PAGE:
The Mom Vivant/ No stubble left behind or beauty tips from the Real Housewives

By Alexandra Gekas Posted November 09, 2010 from WomansDay.com

Whether it’s for antiaging creams, acne medicine or exfoliating scrubs, American women spend a bundle on maintaining their beauty. In fact, a 2008 YWCA report found that U.S. women dole out around $7 billion—roughly $100 per month—on cosmetics and beauty products. But there’s a select group who prefer to go the old-fashioned route, choosing cheaper skincare methods that use household goods. From removing makeup with vegetable shortening to dabbing hemorrhoid cream under the eyes, discover eight of the most bizarre ways women bolster their beauty routines.

No Stubble Left Behind

 

Reality TV star Caroline Manzo brought shaving to light on an episode of Real Housewives of New Jersey. She swears that shaving in the shower every day helps exfoliate her face, and is the secret to her flawless complexion. But, according to Joshua Zeichner, MD, director of cosmetic and clinical research at The Mount Sinai Medical Center’s dermatology department in New York City, it’s probably not an ideal method for most women. “It isn’t my first recommendation for exfoliating because it can cause irritation, which outweighs the rewards,” he says. Whether you try it in the shower, like Manzo, or dry with cold cream like some bloggers suggest, just be sure to use a sterile, disposable razor. Photo: Shutterstock

 

Get Basted

And here we thought cooking spray was for our skillet! We stumbled across a beauty blog that suggested using the foodstuff—unscented, that is—after fake tanning to make your skin glow. According to Dr. Zeichner, people prone to skin irritation and allergies should be wary of this kind of at-home treatment. However, he does believe oil can improve the quality of your skin: “Modified oil and oils are commonly used on the skin to help moisturize and improve the integrity of the skin barrier,” he says. “When your skin barrier looks good, the skin will have a more even tone and glow.” Photo: Thinkstock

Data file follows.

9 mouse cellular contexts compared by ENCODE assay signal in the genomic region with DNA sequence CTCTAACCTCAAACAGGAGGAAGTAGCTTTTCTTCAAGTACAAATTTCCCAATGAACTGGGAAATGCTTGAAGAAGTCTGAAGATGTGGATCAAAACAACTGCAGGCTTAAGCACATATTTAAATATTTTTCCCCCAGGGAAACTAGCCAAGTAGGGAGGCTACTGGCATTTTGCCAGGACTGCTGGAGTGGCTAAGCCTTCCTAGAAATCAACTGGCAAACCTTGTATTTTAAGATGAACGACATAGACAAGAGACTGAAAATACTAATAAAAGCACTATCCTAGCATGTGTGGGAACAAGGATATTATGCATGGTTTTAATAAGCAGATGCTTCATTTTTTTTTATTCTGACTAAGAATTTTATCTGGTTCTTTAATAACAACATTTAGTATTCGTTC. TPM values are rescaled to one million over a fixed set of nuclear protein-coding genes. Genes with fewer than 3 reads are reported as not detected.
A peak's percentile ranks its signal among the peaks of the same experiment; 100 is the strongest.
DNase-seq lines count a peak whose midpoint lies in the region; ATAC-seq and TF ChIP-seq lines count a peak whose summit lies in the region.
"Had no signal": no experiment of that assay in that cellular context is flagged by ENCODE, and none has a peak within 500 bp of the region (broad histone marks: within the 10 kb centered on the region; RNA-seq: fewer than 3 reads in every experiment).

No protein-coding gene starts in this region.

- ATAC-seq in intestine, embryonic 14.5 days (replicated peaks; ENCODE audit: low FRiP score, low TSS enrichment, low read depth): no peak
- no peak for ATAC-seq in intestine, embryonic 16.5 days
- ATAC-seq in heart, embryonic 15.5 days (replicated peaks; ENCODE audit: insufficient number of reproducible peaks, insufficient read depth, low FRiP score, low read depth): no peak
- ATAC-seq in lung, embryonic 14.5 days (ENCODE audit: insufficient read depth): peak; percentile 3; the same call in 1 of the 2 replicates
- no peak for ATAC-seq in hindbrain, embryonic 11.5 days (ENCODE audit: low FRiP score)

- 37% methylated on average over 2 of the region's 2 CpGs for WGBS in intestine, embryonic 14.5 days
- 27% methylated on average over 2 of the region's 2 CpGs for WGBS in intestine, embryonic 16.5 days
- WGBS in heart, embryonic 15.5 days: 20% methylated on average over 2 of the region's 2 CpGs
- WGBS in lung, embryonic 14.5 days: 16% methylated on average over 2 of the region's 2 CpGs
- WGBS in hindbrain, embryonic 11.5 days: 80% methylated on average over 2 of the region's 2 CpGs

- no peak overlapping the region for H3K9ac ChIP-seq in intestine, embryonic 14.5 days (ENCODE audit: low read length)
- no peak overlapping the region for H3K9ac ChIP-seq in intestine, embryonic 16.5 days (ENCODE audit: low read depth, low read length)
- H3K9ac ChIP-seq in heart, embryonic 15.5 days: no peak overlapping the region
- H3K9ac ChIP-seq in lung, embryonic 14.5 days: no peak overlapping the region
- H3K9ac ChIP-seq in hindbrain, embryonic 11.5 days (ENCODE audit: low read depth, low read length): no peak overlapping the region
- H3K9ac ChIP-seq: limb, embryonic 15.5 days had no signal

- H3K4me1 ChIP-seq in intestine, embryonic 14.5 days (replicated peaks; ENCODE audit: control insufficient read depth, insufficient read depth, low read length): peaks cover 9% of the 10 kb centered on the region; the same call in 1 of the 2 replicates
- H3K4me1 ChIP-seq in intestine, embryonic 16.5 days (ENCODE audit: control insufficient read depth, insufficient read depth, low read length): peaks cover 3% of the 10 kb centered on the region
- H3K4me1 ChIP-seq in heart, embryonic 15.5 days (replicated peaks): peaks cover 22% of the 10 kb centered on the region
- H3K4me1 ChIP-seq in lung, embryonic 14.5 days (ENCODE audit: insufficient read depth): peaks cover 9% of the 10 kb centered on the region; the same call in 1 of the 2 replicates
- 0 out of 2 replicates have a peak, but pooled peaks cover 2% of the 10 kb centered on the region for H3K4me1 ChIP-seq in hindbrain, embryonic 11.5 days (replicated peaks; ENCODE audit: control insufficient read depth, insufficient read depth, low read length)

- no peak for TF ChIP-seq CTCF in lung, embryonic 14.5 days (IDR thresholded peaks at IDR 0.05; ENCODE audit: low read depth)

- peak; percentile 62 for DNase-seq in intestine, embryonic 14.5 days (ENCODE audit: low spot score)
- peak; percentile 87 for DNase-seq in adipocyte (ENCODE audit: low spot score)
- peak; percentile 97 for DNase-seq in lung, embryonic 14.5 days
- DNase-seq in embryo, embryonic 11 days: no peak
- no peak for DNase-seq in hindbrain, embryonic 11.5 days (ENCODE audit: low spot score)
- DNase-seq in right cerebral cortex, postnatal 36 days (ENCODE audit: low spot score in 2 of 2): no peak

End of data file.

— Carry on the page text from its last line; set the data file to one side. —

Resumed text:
Wipe Away the Puffiness

In addition to dazzling eyeshadows and lustrous bronzers, every makeup artist has hemorrhoid cream in her arsenal. Yes, you read that right! Believe it or not, the cream is said to quickly reduce undereye puffiness and dark circles—and Dr. Zeichner agrees. “Hemorrhoid cream and nasal sprays contain chemicals that constrict blood vessels, so using those products is a trick you can use not only for circles under your eyes, but also for red marks such as pimples,” he says. Simply squeeze out a pea-size amount and dab under each eye, rubbing the cream in gently with your ring finger—then, before leaving home, rehearse a vague reply for when people ask how you got so gorgeous! Photo: iStockphoto

 

Jolt Cellulite into Submission

Sorry, Marilyn—on most busy days, coffee is actually a girl’s best friend. And it turns out it could be good for our lumps and bumps as well! Although a foolproof solution to cellulite remains elusive, Dr. Zeichner says coffee might help. “What caffeine does is it pulls water out so it can make cellulite appear less apparent rather than plumping up everything around it,” he says. “It may also help reduce the number of fat cells. ” Applying the coffee can be messy, but it’s worth a whirl: Mix ¼ to ½ cup coffee grounds (used ones from your coffeemaker are fine) with approximately 2 Tbsp of extra-virgin olive oil and massage into the affected areas, trying to get as much to stick as possible. Cover the area in plastic wrap and let it sit for 10 minutes before rinsing with warm water. Photo: iStockphoto

 

Stop Sagging Before It Stops You

Antidiarrheal medicines can play an, ahem, important role in your digestive life. But did you know that the liquid pink-colored kind can also help tighten your skin and shrink pores? At least that’s the claim by some beauty bloggers who swear by the stuff, applying it straight from the bottle with a cotton ball. Dr. Zeichner says the idea isn’t completely far-fetched, because these over-the-counter meds contain bismuth subsalicylate, which can be found in a slightly different form in cosmetics. Even so, Dr. Zeichner would shy away from using it on your face. “There are much better clay masks available commercially and inexpensively on the market,” he says. Photo: iStockphoto

 

Make Fat Your Friend